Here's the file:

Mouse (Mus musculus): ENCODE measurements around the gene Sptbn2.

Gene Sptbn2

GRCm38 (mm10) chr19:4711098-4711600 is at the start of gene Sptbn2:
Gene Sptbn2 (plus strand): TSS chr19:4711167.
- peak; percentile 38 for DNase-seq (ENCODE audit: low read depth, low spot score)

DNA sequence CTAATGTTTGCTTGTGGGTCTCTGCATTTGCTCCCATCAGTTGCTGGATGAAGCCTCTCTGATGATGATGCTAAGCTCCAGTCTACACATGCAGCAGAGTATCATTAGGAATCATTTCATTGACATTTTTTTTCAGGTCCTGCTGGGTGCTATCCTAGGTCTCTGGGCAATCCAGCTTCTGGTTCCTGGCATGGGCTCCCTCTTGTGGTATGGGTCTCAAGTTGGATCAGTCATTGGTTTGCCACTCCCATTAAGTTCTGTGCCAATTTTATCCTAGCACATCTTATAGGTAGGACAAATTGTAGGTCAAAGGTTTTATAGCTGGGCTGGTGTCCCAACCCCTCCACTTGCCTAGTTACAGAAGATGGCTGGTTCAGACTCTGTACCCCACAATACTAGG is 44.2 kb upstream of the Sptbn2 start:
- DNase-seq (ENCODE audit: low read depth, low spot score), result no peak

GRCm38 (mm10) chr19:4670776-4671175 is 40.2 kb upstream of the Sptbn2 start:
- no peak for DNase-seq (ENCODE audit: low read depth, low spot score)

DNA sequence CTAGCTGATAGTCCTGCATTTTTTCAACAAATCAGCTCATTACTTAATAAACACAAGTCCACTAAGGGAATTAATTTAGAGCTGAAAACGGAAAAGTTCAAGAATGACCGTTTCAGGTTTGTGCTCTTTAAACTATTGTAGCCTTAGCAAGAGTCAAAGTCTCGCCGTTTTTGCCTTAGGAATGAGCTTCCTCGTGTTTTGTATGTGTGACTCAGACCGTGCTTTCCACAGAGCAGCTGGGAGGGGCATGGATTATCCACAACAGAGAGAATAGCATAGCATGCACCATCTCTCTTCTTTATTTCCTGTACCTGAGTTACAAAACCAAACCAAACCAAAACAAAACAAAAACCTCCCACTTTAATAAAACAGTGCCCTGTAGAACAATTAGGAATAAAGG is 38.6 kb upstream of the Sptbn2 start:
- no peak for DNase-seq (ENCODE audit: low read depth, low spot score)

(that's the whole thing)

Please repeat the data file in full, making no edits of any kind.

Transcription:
Mouse (Mus musculus): ENCODE measurements around the gene Sptbn2.

Gene Sptbn2

GRCm38 (mm10) chr19:4711098-4711600 is at the start of gene Sptbn2:
Gene Sptbn2 (plus strand): TSS chr19:4711167.
- peak; percentile 38 for DNase-seq (ENCODE audit: low read depth, low spot score)

DNA sequence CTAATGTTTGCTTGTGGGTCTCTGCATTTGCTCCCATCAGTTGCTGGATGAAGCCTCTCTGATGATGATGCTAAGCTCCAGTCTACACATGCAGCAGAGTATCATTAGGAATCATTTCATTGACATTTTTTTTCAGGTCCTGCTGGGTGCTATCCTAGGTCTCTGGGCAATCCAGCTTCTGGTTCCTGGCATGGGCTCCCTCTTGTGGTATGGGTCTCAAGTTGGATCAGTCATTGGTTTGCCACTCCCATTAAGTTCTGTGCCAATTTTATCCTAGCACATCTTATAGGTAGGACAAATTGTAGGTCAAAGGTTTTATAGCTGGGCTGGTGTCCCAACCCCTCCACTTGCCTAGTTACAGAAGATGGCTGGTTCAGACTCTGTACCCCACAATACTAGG is 44.2 kb upstream of the Sptbn2 start:
- DNase-seq (ENCODE audit: low read depth, low spot score), result no peak

GRCm38 (mm10) chr19:4670776-4671175 is 40.2 kb upstream of the Sptbn2 start:
- no peak for DNase-seq (ENCODE audit: low read depth, low spot score)

DNA sequence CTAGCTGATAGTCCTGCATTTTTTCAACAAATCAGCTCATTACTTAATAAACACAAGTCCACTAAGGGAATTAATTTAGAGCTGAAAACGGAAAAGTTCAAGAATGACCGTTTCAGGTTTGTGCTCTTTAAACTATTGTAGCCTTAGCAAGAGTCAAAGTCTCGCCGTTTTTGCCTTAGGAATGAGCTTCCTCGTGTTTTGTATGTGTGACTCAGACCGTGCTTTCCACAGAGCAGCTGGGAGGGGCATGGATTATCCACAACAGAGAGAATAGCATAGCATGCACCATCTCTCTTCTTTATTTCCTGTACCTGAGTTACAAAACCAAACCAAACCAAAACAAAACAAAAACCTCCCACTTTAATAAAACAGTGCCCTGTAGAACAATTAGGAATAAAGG is 38.6 kb upstream of the Sptbn2 start:
- no peak for DNase-seq (ENCODE audit: low read depth, low spot score)